Citizens' Tribunal Finds Watada Acted Legally
By David Krieger
On January 20-21, 2007, a Citizens' Hearing on the Legality of US
Actions in Iraq was held in Tacoma, Washington, in the belief that when
government fails to act responsibly and legally it is the duty of
citizens in a democracy to act. The Citizens' Hearing was organized in
response to US Army Lieutenant Ehren Watada's refusal to deploy to Iraq
on grounds that the war is illegal.
Lt. Watada faces a court martial on February 5, 2007 at Fort Lewis,
Washington for failing to deploy with his Stryker Brigade to Iraq and
for "conduct unbecoming of an officer." The military judge has refused
to allow Lt. Watada to raise a Nuremberg defense, the basis of which is
his contention that the war in Iraq is illegal and therefore orders to
deploy to the war are illegal.
The Citizens' Hearing Panel was composed of twelve citizens, who heard
testimony on the issue of the illegality of the war - testimony that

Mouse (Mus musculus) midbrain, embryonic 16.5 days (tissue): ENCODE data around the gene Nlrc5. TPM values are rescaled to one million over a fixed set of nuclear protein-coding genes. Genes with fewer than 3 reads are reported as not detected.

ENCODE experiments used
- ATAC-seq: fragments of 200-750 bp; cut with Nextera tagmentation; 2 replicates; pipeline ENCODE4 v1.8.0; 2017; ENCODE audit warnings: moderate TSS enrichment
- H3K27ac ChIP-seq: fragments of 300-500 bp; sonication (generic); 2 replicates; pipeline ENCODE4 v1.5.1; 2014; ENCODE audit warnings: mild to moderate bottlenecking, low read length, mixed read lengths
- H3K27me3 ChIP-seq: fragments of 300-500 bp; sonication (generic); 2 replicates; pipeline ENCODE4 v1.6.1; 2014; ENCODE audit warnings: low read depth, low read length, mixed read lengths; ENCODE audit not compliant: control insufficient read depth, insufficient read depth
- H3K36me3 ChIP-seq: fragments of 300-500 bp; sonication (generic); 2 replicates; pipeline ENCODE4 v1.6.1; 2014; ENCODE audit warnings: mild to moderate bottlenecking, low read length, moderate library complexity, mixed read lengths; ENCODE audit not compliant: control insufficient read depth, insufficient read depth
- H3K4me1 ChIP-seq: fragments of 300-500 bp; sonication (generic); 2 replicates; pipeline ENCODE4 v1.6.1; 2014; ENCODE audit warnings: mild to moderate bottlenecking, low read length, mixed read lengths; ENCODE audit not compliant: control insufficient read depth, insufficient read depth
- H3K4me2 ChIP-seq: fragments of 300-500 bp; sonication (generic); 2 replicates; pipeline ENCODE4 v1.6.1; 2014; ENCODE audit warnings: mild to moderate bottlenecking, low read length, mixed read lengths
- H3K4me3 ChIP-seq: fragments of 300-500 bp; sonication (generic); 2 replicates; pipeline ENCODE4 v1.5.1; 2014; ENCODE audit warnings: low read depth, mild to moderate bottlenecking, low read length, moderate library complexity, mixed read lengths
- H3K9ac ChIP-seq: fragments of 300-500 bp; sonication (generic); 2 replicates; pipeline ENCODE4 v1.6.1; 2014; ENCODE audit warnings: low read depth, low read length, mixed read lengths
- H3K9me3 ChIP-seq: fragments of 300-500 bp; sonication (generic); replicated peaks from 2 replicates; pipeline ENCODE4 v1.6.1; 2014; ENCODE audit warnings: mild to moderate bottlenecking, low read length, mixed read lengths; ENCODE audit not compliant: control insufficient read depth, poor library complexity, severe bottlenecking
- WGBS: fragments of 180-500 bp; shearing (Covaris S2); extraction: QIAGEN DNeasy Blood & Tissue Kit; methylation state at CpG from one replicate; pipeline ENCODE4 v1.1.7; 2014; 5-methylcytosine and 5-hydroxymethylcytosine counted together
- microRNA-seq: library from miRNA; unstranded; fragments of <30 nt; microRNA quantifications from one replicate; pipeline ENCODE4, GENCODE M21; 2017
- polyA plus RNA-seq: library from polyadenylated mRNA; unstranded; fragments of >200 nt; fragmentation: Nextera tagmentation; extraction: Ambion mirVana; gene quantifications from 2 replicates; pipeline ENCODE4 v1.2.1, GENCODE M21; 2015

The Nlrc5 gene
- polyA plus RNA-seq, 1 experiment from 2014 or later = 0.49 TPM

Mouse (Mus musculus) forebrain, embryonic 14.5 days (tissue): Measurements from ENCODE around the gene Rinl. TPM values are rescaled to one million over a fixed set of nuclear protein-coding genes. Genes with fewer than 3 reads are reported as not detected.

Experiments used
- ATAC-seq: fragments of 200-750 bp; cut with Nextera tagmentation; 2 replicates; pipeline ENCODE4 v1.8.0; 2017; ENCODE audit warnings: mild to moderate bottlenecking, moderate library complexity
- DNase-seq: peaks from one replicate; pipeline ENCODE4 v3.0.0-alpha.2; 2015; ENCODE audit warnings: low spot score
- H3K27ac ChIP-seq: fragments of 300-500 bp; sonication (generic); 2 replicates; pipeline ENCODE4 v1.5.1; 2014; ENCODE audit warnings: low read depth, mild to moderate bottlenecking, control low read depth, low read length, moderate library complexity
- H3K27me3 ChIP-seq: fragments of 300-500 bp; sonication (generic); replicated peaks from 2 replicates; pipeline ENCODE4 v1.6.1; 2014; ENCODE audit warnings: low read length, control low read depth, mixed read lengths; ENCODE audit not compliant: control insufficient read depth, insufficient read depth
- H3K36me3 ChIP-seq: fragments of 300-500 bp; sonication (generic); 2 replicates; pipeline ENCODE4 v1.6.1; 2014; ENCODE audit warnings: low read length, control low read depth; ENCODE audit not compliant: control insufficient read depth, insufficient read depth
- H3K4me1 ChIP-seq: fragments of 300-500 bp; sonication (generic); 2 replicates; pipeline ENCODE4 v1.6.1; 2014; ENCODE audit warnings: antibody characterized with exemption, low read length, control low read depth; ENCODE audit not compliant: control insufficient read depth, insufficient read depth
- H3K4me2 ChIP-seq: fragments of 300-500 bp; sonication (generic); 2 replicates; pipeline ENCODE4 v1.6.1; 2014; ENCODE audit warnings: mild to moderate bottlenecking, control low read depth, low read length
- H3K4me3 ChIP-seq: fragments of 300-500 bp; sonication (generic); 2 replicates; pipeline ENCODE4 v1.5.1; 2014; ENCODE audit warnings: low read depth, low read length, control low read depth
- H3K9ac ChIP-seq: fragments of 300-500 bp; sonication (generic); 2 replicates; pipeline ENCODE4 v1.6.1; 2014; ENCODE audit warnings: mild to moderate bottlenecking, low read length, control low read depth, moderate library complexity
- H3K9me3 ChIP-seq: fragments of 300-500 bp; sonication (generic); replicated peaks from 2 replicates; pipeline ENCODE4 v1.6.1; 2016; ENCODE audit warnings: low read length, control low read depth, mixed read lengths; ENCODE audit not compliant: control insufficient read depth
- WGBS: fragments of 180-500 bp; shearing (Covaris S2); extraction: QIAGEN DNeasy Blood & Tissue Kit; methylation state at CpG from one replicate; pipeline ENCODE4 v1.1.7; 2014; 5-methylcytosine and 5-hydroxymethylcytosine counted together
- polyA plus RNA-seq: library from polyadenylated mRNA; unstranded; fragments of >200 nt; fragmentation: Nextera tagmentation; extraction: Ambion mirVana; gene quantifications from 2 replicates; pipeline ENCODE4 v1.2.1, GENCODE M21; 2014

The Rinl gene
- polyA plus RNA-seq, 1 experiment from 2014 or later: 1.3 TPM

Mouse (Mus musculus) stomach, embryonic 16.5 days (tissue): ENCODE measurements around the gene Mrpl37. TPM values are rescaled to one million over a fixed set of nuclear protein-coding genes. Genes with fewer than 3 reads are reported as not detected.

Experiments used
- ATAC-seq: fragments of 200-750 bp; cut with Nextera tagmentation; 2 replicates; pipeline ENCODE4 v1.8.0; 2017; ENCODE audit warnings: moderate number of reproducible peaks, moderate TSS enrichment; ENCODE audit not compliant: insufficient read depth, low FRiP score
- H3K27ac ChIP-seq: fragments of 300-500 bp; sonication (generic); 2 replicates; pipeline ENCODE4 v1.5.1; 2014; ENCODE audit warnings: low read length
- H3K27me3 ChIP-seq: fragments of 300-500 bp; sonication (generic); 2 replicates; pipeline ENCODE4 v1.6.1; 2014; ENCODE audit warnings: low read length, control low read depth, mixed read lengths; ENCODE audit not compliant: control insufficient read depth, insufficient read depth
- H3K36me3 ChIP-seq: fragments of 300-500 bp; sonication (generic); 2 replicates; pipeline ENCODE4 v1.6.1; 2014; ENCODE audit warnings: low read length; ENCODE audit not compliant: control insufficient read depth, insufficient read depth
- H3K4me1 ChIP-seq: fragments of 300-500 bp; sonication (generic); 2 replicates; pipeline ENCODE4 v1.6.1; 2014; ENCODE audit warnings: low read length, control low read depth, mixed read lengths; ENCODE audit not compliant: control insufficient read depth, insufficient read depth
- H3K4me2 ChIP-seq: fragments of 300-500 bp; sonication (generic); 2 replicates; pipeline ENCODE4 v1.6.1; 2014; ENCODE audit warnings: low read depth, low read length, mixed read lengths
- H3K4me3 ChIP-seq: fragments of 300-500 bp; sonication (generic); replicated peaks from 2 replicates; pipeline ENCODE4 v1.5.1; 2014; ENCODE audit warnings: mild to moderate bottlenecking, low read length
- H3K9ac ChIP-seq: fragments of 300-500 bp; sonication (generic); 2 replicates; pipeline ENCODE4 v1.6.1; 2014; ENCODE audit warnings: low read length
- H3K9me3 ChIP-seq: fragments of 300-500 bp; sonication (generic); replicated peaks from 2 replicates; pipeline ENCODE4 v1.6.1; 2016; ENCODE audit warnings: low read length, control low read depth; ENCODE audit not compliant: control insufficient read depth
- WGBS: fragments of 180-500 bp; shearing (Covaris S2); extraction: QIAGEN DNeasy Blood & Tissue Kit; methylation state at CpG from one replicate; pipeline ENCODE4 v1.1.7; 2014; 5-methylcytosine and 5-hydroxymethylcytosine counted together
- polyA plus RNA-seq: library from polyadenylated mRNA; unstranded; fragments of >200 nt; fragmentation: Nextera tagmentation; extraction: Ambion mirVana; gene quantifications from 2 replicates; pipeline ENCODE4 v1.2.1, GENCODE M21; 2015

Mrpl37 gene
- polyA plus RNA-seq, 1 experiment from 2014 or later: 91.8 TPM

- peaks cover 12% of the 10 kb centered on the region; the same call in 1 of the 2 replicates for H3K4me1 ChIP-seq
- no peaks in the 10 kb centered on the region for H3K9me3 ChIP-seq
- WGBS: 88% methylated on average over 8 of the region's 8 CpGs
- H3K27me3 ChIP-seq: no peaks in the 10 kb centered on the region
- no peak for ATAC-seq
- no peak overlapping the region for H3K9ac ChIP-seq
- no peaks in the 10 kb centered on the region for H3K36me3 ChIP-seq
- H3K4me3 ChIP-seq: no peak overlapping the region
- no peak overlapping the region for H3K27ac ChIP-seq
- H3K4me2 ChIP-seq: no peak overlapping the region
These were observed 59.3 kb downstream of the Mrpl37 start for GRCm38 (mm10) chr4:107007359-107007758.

would have been introduced at Lt. Watada's court martial if the
military judge had allowed it. A majority of the Panel consisted of US
military veterans going back to World War II, as well as a military
family member, a Gold Star family member, a government leader, a
religious leader, a union member and a high school student. I was
privileged to serve as chair of this Panel of committed citizens.
The Panel heard testimony on four principal issues: whether the war in
Iraq was an illegal war of aggression and thus a crime against peace;
whether a systematic pattern of war crimes had been committed by US
forces in Iraq; whether crimes against humanity had been committed; and
whether a US military officer had a duty to refuse illegal orders.
Testimony was presented by Iraq War veterans, experts in international
law and diplomats.
The testimony of the experts in international law was clear that the
war in Iraq was initiated illegally. The US invasion of Iraq did not
comply with the United Nations Charter in that it was not required for
immediate self-defense and it was not authorized by the UN Security